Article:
Emily Smith addressed the board and said she had prepared a statement after talking to many people to ask the board to maintain their optional mask decision. She said that it used to be normal for children to stay home while sick and then feel better. She said getting sick was just part of childhood and that it wasn’t a smart choice to make a universal decision regarding masks.
“My children have staph infections on their face from wearing masks,” Smith said. “They’ve never had that problem before. My youngest daughter has a small speech impediment, and being in school and not being able to see facial expressions of her teachers and her peers it only exacerbated that.”
Annie Woodford spoke next and said she wanted to thank the board for their willingness to work for the community and following science. She said she lost an aunt to COVID-19 and that it gives her great hope that children will be wearing masks and not potentially bringing COVID-19 home and potentially spreading it to other people.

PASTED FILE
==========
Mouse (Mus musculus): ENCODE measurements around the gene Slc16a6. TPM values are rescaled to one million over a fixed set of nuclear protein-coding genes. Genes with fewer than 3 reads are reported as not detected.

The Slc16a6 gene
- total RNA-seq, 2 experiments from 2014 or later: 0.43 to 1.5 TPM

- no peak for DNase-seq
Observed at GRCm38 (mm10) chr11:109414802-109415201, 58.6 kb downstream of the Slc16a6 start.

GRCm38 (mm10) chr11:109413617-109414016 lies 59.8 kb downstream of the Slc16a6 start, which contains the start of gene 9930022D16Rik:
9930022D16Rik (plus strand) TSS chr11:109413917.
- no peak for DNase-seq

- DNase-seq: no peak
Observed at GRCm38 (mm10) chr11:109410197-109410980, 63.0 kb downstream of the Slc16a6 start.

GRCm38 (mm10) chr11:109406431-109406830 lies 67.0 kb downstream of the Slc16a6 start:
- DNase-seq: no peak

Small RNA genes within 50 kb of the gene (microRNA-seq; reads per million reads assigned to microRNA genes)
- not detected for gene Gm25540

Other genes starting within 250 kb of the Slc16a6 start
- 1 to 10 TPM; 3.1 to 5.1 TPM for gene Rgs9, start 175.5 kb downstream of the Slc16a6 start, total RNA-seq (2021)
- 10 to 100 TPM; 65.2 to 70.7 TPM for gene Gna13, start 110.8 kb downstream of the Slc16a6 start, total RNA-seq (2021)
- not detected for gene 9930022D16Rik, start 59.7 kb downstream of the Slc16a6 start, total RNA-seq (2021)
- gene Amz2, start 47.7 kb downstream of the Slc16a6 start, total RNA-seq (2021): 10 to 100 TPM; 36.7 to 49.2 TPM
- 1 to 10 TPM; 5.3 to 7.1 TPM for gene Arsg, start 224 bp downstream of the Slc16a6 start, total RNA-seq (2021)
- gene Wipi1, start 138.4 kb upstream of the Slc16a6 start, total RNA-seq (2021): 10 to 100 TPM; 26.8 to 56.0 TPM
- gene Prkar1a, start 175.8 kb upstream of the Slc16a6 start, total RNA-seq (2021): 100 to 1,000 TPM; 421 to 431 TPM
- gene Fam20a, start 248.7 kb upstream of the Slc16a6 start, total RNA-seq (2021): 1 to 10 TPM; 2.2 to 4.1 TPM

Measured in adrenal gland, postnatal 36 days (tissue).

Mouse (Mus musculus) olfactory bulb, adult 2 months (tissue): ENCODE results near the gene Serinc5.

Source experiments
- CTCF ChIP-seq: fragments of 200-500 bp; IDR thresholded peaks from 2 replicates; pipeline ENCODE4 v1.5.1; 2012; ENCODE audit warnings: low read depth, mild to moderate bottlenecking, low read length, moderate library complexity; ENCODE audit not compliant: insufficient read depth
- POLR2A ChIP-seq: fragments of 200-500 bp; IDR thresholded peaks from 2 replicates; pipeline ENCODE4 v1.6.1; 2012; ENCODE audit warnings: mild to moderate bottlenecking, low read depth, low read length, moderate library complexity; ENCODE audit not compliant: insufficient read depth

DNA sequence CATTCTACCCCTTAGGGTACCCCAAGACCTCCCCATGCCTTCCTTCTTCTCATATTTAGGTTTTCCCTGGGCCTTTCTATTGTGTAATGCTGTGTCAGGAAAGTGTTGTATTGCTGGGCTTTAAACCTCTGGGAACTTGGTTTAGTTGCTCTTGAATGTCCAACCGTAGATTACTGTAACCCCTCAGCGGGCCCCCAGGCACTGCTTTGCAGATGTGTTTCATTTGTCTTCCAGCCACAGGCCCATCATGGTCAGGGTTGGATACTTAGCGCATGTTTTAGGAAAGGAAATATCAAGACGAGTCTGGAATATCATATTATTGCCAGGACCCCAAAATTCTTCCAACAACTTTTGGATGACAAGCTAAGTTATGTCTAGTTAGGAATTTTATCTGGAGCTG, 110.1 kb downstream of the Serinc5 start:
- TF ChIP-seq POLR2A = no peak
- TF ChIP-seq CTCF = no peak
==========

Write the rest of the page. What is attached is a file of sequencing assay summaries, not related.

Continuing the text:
Sarah Donovan said on her behalf and her husband’s that she was grateful for the board for following science and making the mask mandate. She also wanted to address anti-mask sentiment and how it compared to rights. She said everyone has the right to not suffer preventable illnesses and people not suffering from COVID-19 is possible if everyone got on the same page. She said that before the decision, she was going to tell the board that she would be sending her children to school with masks and hoped other parents would do the same.
Sarah Bauler was the final person to speak to the board during public comment. She said she thought of masking as a seatbelt. She said it’s like a second layer of protection that’s after the airbag. She said that she believes the decision to require masks was protecting the children in the community.
The board of education is scheduled to next meet on Sept. 13.